Disability from stroke can present in myriad ways, depending on the affected area of the brain or spinal cord. The most common presentations are motor weakness and sensory disturbances; speech and swallowing impairments; vision loss; higher-level cognitive difficulties, such as neglect or aphasia; and mental health or personality changes. The early management of stroke in the form of medical, surgical, or rehabilitation interventions to reduce severity and prevent further complications is essential to help prevent potentially lifelong deficits (45).
The Veterans Health Administration (VHA) of the Department of Veterans Affairs (VA) estimates that approximately 15 000 veterans are hospitalized for stroke-related diagnoses each year. In 2017, the number of new patients with stroke at the VA was 8125. The VHA Quality Enhancement Research Initiative estimated the cost associated with caring for patients with new strokes as $111 million for acute inpatient care, $75 million for postacute inpatient care, and $88 million for follow-up care for the first 6 months poststroke. Approximately 15% to 30% of stroke survivors are left with severe disability, whereas 40% experience moderate functional impairments (6). There are over 45 acute rehabilitation units in the VHA health care system today, but many veterans who are admitted to a VA medical center after surviving a stroke will find themselves in a facility that may not offer comprehensive, integrated, and coordinated stroke rehabilitation.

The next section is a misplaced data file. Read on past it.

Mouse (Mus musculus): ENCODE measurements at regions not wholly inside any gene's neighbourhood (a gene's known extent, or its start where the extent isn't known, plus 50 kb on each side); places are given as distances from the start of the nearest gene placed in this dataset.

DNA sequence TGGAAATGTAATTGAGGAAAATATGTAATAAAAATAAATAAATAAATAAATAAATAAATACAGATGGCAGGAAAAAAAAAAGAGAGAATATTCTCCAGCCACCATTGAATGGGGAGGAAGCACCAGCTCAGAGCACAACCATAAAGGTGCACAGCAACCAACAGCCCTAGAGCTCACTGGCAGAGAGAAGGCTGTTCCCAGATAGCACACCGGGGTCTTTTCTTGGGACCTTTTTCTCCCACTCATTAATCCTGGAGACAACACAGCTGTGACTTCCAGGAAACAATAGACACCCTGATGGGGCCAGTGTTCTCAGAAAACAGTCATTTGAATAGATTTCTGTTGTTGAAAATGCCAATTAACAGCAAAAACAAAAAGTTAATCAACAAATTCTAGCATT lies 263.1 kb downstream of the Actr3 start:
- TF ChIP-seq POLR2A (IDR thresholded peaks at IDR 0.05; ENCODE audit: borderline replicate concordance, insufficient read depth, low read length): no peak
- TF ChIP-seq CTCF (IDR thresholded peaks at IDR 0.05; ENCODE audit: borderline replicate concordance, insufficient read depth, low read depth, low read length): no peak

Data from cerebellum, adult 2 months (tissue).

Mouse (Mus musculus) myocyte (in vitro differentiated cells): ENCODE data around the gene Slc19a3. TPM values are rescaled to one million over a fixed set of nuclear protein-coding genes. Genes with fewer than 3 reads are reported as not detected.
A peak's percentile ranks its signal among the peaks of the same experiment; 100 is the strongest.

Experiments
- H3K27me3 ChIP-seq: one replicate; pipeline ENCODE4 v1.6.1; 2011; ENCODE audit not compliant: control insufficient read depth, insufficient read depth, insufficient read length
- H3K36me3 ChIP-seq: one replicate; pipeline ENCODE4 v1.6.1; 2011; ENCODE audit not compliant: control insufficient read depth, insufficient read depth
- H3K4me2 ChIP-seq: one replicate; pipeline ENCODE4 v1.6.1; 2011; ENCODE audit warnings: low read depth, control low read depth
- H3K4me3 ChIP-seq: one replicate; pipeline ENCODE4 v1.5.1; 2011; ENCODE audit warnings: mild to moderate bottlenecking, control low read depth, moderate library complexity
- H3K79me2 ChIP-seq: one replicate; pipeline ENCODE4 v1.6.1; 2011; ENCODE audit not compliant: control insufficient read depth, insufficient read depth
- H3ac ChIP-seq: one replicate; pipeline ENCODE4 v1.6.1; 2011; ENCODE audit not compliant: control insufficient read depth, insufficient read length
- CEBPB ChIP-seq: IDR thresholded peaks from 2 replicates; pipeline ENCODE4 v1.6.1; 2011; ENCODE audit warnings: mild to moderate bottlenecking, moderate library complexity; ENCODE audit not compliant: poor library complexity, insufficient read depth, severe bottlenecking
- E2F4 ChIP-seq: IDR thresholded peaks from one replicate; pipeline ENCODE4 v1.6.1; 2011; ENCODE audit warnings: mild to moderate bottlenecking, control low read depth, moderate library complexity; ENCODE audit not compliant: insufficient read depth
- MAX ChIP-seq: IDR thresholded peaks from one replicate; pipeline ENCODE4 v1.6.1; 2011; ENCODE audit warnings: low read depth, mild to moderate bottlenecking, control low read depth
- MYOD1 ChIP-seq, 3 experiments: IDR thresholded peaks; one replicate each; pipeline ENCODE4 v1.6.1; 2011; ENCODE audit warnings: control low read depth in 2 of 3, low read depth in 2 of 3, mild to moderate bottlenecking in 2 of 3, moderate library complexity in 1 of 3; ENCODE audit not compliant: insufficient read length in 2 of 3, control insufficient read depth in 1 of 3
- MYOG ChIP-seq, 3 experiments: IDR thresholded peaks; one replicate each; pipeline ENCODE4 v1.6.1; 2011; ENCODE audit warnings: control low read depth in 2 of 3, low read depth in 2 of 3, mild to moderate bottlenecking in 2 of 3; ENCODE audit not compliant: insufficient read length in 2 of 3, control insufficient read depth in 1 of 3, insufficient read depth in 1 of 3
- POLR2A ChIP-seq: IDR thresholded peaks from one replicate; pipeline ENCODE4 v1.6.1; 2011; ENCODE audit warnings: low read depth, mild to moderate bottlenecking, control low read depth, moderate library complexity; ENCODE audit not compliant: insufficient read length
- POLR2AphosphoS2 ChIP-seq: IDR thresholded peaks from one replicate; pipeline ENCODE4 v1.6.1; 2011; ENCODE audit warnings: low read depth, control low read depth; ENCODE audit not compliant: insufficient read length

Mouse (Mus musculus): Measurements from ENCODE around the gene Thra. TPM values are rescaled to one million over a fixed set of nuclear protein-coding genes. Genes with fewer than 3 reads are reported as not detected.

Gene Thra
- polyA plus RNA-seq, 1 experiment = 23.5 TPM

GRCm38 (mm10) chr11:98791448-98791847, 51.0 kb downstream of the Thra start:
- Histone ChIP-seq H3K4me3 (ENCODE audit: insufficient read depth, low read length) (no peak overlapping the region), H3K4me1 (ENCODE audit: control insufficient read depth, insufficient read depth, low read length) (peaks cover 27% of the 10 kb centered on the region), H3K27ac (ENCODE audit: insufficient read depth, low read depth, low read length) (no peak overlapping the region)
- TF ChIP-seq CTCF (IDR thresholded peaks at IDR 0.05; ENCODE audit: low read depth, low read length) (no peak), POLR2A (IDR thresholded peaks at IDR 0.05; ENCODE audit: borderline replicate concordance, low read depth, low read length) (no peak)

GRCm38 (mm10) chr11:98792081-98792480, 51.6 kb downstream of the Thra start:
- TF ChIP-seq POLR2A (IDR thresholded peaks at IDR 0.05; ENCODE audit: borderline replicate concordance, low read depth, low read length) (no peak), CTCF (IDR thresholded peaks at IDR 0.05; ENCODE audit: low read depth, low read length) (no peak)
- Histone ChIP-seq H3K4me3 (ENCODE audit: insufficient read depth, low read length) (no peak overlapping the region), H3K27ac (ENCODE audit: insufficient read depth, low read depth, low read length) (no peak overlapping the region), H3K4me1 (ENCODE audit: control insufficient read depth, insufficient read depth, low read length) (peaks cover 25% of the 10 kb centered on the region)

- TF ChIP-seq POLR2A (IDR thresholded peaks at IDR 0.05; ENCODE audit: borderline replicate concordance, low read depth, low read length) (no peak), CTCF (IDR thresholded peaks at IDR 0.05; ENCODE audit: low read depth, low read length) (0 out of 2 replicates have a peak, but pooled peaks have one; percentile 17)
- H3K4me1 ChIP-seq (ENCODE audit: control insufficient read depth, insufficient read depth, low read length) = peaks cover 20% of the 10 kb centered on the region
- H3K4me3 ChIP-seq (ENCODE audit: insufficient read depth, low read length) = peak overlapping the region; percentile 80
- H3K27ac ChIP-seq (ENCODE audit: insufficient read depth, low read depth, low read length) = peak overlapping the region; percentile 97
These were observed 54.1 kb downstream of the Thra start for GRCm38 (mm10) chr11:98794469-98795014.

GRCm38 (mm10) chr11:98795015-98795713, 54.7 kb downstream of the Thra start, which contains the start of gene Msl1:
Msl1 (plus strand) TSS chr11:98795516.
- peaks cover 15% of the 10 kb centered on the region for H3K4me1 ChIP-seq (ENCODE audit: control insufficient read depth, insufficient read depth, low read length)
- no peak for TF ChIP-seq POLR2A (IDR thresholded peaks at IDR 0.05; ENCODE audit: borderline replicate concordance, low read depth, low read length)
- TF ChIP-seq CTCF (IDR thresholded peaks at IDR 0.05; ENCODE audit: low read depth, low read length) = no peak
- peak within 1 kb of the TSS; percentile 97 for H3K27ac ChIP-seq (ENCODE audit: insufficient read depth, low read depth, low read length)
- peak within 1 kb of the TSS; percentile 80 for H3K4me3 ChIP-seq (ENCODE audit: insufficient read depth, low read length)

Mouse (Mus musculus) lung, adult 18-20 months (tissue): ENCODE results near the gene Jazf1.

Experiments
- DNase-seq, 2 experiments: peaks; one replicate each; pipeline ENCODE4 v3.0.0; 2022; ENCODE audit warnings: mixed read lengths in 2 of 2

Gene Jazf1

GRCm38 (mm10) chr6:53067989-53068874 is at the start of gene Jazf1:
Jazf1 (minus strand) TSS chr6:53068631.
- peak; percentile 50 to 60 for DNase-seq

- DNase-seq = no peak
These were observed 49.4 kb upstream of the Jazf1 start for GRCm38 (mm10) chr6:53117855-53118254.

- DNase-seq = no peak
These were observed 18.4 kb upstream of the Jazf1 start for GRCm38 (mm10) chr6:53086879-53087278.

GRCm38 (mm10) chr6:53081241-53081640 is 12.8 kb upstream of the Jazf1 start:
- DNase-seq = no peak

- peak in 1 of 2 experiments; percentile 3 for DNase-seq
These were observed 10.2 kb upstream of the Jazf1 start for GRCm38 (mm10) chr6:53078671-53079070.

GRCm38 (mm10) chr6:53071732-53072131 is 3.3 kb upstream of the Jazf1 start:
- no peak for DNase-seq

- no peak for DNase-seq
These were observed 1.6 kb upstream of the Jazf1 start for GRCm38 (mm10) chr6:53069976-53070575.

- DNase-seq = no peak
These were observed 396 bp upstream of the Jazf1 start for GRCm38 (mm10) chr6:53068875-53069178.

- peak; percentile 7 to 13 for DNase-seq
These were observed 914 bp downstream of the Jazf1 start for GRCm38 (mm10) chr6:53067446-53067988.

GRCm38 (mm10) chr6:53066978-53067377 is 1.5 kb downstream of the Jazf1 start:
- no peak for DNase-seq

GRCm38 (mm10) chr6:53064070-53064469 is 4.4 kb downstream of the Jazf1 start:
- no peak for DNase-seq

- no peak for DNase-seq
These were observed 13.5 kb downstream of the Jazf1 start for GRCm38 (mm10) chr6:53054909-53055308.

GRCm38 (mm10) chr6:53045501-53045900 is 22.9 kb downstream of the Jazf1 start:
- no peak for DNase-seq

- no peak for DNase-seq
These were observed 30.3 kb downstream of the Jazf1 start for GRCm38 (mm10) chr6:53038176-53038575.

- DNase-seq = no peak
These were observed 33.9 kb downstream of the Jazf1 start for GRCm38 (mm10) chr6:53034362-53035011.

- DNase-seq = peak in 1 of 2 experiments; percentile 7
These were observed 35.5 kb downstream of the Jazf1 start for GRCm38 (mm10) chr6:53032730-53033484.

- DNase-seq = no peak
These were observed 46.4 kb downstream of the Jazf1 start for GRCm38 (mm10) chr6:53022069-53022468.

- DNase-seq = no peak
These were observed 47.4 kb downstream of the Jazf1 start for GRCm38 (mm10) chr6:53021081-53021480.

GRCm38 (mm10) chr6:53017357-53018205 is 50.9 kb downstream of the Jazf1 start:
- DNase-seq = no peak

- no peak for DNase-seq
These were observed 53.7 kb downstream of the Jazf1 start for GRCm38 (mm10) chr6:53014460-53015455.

Stroke is more common in the older veteran population but does occur in active-duty, retiree, and other beneficiary populations served by the DoD. Comprehensive acute management of stroke can be delivered at military hospitals unless the patient meets criteria for transfer to the nearest certified stroke center. Currently, the DoD does not have certified stroke centers for the acute management of stroke and has limited inpatient rehabilitation beds. The DoD often partners with VA or civilian network providers when these services are needed. At some of the larger military hospitals, comprehensive outpatient stroke rehabilitation services may be available. Survivors of stroke who live outside of military medical center catchment areas can access community stroke resources through the TRICARE network. Although the acute management of stroke in veterans and service members is similar to management for their civilian counterparts, this patient population may differ due to the increased number of comorbid conditions that often occur in the VA population. In addition, veterans and service members often have access to more health care resources, including rehabilitation care services through community partnerships.